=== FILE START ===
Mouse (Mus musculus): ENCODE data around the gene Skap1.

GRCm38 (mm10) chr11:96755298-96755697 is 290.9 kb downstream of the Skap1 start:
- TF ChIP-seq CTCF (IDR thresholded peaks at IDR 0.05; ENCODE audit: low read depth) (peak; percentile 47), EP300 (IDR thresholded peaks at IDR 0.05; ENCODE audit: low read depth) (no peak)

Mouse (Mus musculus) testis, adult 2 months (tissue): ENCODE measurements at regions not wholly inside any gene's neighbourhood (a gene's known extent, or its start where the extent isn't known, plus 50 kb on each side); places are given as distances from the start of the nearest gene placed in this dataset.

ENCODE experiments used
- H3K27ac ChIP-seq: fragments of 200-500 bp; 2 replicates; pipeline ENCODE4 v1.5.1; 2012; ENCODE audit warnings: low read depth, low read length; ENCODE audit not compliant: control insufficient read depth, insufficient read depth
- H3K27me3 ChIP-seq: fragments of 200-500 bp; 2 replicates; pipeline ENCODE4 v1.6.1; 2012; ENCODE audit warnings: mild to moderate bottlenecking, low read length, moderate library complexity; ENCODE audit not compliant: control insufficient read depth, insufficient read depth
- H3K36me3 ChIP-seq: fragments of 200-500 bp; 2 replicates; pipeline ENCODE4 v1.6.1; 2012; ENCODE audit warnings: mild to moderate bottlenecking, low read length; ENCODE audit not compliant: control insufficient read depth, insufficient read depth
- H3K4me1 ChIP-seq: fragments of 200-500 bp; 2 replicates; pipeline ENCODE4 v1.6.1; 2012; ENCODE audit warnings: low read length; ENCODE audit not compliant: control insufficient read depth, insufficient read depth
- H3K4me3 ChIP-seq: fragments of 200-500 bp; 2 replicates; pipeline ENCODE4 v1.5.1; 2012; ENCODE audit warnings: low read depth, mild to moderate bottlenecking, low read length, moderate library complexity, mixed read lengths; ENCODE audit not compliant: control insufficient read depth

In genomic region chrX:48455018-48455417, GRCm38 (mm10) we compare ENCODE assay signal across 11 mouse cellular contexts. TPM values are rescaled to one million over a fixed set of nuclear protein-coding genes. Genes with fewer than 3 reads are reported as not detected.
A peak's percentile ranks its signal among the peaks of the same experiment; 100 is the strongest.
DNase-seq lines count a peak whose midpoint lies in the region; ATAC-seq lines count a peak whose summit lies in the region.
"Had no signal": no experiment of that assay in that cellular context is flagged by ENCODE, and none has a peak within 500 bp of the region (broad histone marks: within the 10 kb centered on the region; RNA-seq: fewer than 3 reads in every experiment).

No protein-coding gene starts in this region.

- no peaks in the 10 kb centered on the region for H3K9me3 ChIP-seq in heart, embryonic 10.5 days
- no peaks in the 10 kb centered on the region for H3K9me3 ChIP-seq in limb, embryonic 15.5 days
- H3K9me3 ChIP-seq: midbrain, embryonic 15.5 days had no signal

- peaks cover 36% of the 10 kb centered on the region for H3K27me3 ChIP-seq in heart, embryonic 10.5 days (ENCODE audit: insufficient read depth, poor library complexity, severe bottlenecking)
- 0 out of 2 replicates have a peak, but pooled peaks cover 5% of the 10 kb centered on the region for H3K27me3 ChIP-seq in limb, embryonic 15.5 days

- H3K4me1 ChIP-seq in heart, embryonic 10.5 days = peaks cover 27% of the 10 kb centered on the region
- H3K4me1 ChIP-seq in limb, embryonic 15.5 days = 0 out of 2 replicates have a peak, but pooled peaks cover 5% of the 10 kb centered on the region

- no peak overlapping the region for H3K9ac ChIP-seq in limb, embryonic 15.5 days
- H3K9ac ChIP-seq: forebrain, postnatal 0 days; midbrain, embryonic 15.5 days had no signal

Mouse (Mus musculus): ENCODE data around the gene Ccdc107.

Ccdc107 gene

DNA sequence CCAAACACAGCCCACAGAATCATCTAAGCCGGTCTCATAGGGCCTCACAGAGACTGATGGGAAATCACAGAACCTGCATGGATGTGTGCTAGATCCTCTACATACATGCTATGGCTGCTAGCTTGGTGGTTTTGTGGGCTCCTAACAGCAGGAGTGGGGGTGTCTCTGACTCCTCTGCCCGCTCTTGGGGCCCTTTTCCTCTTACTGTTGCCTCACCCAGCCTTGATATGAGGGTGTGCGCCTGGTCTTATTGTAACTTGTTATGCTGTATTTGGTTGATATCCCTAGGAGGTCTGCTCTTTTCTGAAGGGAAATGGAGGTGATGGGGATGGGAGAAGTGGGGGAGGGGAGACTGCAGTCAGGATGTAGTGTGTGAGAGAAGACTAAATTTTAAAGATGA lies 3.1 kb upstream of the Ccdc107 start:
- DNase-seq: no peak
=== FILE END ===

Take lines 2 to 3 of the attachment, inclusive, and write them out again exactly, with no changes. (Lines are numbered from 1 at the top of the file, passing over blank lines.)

GRCm38 (mm10) chr11:96755298-96755697 is 290.9 kb downstream of the Skap1 start:
- TF ChIP-seq CTCF (IDR thresholded peaks at IDR 0.05; ENCODE audit: low read depth) (peak; percentile 47), EP300 (IDR thresholded peaks at IDR 0.05; ENCODE audit: low read depth) (no peak)